Friday, June 08, 2007

Kimchi & Calamari


Kent, Rose. 2007. Kimchi & Calamari. 220 pages.

You wake up and you're fourteen. The world is your supersized soda waiting to be guzzled, right? Wrong. My birthday tasted more like Coke that went flat. Make that flat Coke with cookie crumbs from my little sister's backwash. Not that I planned on a lousy birthdya. After all, I'm Joseph Calderaro, eighth grade optimist. The bag of barbecue chips is always half full in my mind. As I searched for my Yankees T-shirt that morning, I tapped out my favorite band tune with my drumsticks. I was ready to hit the halls of Johansen Middle School bursting with I'm-all-that attitude. I couldn't wait to hear "Happy Birthday to Joseph" chants from cute girls in the hallway between classes. And of course, I expected to uphold my family's tradition of gorging on my favorite dinner. Fried calamari. Eggplant Parmesan. Chocolate cake with gobs of cannoli frosting. Even the whines from Gina and Sophie couldn't ruin that meal. Little did I know that my burned Pop-Tart breakfast would be a sign of trouble ahead. Or that the day's events would spiral downward, just like that pastry--from strawberry frosted and gooey good to black-on-the-bottome and smoking bad. (1-2)

Homework assignments are never fun...at least not through the eyes of an eighth-grader. But Joseph finds one assignment in particular to be extra-impossible. His social studies class is supposed to write a 1500 word essay on their ancestry. The problem? This "Italian" kid is Korean. He's adopted. Joseph would find it awkward to write about his Italian heritage--even though that is how he's been raised. He knows and loves his Italian-sized family. He loves the food. He loves the get togethers. He loves the traditions. But he also knows that it is sort've obvious to the rest of the world that he isn't Italian. But he finds it equally impossible to write about his Korean ancestors. He's adopted. He knows nothing except that he was found in front of a police station in Pusan. No names. No reasons. So he decides to bend the truth just a little. He researches Korea in the library and on the internet, chooses a famous Korean, and inserts him into the family tree. Soon, Joseph had a tangled web of lies that even Spiderman couldn't get out of. But some truths have to be told. Some words need to be said.

Through the course of Kimchi and Calamari Joseph begins to discover who he really is. And he makes peace with both his Korean and Italian ethnicity.

0 comments:

Post a Comment

I'm always happy to hear from you! To help fight spam, comment moderation has been set up for posts older than two days. Feel free to ask me questions or ask for recommendations!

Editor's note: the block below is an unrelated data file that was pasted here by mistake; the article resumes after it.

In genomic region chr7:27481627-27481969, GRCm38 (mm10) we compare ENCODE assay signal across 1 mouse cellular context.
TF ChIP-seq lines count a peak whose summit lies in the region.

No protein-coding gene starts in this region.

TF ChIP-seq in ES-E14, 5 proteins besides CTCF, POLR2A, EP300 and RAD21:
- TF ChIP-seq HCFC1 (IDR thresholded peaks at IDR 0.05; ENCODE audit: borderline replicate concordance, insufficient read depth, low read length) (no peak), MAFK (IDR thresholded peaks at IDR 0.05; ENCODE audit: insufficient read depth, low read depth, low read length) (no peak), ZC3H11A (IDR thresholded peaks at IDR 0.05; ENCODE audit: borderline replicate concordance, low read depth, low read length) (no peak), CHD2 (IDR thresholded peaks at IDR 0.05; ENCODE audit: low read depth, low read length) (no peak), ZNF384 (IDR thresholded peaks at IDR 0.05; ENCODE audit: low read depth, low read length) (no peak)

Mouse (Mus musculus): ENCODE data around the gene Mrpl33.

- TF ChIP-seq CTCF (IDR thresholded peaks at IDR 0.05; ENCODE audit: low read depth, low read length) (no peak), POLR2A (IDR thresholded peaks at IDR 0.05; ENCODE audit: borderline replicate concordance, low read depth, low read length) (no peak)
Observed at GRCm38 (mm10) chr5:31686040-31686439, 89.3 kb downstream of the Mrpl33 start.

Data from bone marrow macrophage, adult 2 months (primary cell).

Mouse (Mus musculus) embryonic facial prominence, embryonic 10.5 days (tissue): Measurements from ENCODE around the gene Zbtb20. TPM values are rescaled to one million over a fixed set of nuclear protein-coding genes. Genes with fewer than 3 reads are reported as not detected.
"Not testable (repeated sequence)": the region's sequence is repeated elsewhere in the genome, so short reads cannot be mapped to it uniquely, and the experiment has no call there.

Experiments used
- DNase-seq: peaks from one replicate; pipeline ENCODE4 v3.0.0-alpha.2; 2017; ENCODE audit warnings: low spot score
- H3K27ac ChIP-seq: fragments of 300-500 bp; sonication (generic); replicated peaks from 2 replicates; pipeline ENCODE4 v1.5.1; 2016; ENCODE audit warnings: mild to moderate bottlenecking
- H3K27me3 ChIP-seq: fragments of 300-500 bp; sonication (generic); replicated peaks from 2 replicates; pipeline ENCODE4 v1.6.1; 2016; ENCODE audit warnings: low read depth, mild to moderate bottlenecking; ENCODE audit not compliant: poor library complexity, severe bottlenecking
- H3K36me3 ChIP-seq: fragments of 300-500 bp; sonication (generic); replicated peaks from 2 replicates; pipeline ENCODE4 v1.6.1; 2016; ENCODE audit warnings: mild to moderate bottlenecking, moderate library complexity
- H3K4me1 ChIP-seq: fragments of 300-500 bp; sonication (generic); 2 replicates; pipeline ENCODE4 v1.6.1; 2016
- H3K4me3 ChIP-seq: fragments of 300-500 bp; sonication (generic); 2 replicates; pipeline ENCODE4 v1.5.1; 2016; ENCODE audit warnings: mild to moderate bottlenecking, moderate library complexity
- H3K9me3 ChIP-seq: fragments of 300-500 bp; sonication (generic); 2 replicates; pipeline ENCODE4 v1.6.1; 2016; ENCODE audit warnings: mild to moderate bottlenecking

Review Policy

I am interested in reviewing books and audio books. This blog focuses on books written for middle grade on up (essentially 10 to a 110). I review middle grade fiction and young adult fiction (aka tween and teen).

I also review adult books.

I read in a variety of genres including realistic fiction, historical fiction, mystery, romance, science fiction, fantasy, literary fiction, and chick lit. (I've read one western to date.)

I read a few poetry books, a few short story collections, a few graphic novels, a few nonfiction books.

I am especially fond of:

  • Regency romances (including Austen prequels/sequels)
  • Historical fiction set in the Tudor dynasty
  • Historical fiction and nonfiction set during World War II
  • Jewish fiction/nonfiction
  • dystopias
  • apocalyptic fiction
  • science fiction (especially if it involves time travel and alternate realities)
  • fantasy
  • multicultural books and international books

I am not a fan of:

  • sports books
  • horse books
  • dog books if the dog dies (same goes with most pets actually except maybe fish)
  • westerns (if it's a pioneer story with women and children, then maybe)
  • extremely violent books with blood, blood, and more blood

I am more interested in strong characters, well-written, fleshed-out, human characters. Plot is secondary to me in a way. I have to care about the characters in order to care about the plot. That being said, compelling storytelling is something that I love. I love to become absorbed in what I'm reading.

If you're interested in sending me a review copy of your book, I'm happy to hear from you. Email me at laney_po AT yahoo DOT com.

You should know several things before you contact me:

1) I do not guarantee a review of your book. I am just agreeing to consider it for review.
2) I give all books at least fifty pages.
3) I am not promising anyone (author or publisher) a positive review in exchange for a review copy. That's not how I work.
4) In all of my reviews I strive for honesty. My reviews are my opinions--so yes, they are subjective--you should know my blog will feature both negative and positive reviews.
5) I do not guarantee that I will get to your book immediately. I've got so many books I'm trying to read and review, I can't promise to get to any one book in a given time frame.
6) Emailing me every other week to see if I've read your book won't help me get to it any faster. Though if you want to email me to check and see if it arrived safely, then that's fine!

Authors, publishers. I am interested in interviewing authors and participating in blog tours. (All I ask is that I receive a review copy of the author's latest book beforehand so the interview will be productive. If the book is part of a series, I'd like to review the whole series.) Contact me if you're interested.

Unique Visitors and Google PR Rank

Free PageRank Checker

Pageloads Counter

Search Book Blogs Search Engine

The background is based on a background I found here...with some small adjustments on my part so it would work with the template.
Becky Laney of Becky's Book Reviews

  © Blogger template Newspaper III by Ourblogtemplates.com 2008

Back to TOP